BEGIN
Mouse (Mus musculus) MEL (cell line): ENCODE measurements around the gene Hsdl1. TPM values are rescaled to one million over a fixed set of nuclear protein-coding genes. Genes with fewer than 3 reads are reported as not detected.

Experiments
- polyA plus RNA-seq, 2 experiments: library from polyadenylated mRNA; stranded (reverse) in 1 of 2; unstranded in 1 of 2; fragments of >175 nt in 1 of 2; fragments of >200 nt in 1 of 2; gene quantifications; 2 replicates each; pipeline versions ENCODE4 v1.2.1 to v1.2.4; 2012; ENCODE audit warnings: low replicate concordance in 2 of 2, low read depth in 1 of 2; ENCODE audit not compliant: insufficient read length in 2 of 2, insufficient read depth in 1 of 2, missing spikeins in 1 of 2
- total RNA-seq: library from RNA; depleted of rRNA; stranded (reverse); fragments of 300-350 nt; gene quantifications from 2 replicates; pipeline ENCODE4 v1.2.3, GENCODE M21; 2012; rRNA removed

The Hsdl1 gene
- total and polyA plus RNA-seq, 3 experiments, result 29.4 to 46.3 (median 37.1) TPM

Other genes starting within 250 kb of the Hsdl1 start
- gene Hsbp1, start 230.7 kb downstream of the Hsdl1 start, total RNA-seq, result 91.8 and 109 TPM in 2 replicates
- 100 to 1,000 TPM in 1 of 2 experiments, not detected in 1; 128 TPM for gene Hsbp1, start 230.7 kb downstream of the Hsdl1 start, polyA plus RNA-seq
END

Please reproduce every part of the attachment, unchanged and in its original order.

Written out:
Mouse (Mus musculus) MEL (cell line): ENCODE measurements around the gene Hsdl1. TPM values are rescaled to one million over a fixed set of nuclear protein-coding genes. Genes with fewer than 3 reads are reported as not detected.

Experiments
- polyA plus RNA-seq, 2 experiments: library from polyadenylated mRNA; stranded (reverse) in 1 of 2; unstranded in 1 of 2; fragments of >175 nt in 1 of 2; fragments of >200 nt in 1 of 2; gene quantifications; 2 replicates each; pipeline versions ENCODE4 v1.2.1 to v1.2.4; 2012; ENCODE audit warnings: low replicate concordance in 2 of 2, low read depth in 1 of 2; ENCODE audit not compliant: insufficient read length in 2 of 2, insufficient read depth in 1 of 2, missing spikeins in 1 of 2
- total RNA-seq: library from RNA; depleted of rRNA; stranded (reverse); fragments of 300-350 nt; gene quantifications from 2 replicates; pipeline ENCODE4 v1.2.3, GENCODE M21; 2012; rRNA removed

The Hsdl1 gene
- total and polyA plus RNA-seq, 3 experiments, result 29.4 to 46.3 (median 37.1) TPM

Other genes starting within 250 kb of the Hsdl1 start
- gene Hsbp1, start 230.7 kb downstream of the Hsdl1 start, total RNA-seq, result 91.8 and 109 TPM in 2 replicates
- 100 to 1,000 TPM in 1 of 2 experiments, not detected in 1; 128 TPM for gene Hsbp1, start 230.7 kb downstream of the Hsdl1 start, polyA plus RNA-seq